Children And Colds
Children And Colds
Scott Cohen (Pediatrician, Cedars-Sinai Medical Center) gives expert video advice on: How do I treat my child's cold? and more...
What is a "cold"?
So, a cold usually is also a viral infection and viral infections can cause many different symptoms. They can cause running nose, they can cause caugh, they can cause fever, sore throat, body aches, all of the above or just one or two of them. And colds, in general, in children are extremely common. And unless you put your child in a bubble which I don't recommend they are going to get a cold. And the more exposure they have to school and day care the more likely they are to have a cold. Colds, also in children can be very prolonged. It's not uncommon for me to hear from parents that the entire winter, for four months, my child's been sick. It's because these congestions and coughs can last several weeks, go way for a week, they get something else or they get something else while they had the previous cold. So It's just important to watch how your child looks. Treat them supportively and see your doctor if you think the symptoms are getting worst.
When should I call the doctor about my child's cold?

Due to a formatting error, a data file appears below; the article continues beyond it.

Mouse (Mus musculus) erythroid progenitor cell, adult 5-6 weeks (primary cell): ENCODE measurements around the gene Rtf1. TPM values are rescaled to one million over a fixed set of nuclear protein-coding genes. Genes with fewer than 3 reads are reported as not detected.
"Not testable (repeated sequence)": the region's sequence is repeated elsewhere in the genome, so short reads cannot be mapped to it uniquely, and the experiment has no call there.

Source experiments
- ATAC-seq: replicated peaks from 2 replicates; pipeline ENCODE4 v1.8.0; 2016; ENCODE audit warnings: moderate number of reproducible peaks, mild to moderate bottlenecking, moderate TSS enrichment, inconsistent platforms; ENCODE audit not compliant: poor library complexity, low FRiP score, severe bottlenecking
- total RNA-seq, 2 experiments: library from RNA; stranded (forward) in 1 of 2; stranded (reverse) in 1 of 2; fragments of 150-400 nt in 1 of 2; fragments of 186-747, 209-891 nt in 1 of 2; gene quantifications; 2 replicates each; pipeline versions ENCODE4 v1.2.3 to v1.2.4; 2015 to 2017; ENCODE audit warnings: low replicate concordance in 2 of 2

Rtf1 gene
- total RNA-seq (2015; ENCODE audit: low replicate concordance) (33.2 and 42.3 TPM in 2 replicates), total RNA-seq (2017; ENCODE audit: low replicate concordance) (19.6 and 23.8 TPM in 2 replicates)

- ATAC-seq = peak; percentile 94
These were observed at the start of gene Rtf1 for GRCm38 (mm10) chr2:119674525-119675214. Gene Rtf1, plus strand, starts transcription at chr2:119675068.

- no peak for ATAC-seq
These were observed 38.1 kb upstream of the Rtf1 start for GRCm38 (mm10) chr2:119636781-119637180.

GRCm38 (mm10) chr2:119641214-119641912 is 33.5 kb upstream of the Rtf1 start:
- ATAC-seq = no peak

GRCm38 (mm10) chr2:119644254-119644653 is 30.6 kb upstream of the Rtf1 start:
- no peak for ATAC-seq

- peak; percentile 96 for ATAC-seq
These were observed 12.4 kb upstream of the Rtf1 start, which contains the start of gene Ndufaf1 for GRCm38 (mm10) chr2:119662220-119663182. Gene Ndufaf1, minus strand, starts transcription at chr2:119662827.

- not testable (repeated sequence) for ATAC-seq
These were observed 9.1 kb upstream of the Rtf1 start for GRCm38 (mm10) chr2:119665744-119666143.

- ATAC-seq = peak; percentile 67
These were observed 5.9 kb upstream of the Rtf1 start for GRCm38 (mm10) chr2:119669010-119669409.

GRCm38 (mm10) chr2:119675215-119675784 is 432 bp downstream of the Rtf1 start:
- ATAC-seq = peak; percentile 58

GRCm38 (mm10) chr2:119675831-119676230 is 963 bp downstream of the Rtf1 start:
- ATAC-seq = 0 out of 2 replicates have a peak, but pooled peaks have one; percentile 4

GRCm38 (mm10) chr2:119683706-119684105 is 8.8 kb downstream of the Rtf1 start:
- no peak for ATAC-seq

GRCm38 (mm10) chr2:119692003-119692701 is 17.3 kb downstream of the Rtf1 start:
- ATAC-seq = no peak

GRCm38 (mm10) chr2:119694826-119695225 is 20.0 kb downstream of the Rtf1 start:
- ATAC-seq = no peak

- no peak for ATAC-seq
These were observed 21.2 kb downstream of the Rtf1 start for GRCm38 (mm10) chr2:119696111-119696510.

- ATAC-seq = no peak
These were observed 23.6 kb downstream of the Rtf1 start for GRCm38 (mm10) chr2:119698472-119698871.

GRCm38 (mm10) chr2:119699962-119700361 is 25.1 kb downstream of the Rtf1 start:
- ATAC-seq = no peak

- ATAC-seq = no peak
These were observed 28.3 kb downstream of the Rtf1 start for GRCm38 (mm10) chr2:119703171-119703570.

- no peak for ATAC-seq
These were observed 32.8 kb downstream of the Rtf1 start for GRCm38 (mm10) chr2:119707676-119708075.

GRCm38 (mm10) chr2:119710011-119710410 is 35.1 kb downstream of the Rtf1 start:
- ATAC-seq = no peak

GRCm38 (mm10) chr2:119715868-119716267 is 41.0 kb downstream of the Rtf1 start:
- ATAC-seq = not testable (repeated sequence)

So, you should call your doctor when your child has a cold if one of three things are happening. One, if the fever associated with that cold is prolonged. So, any fever in a child under two or three months of age usually we like to see the child because we want to make sure that there is nothing more serious going on so we want to hear it. In older children fevers usually with viruses last about seventy two hours so I always like to see children if the fever goes more than seventy two hours just to make sure that nothing else is going on. Sure there are many viruses that can fever for five to seven days, influenza viruse is one of them but we want to check just to make sure that there is no secondary infection like an ear infection or strep throat or a sinus infection that may need antibiotics. So prolonged fever is one reason. Fever that is not responding to Tylenol would be a concern. Problems breathing like we mentioned and again it is not the sound of the congestion or the cough but how they are breathing and how their chest is moving. Or, if their demeanor has really changed. Now, this is a hard one because I know kids look horrible when they are sick, they are lethargic, they don't want to play, they don't want to eat, when you have fever your eyes roll back in your head and all you want to do is sleep so it's important to look at the periods when they are not having fever and making sure that they are staying hydrated in between but if you think that really nothing looks right thats when you want to assess them.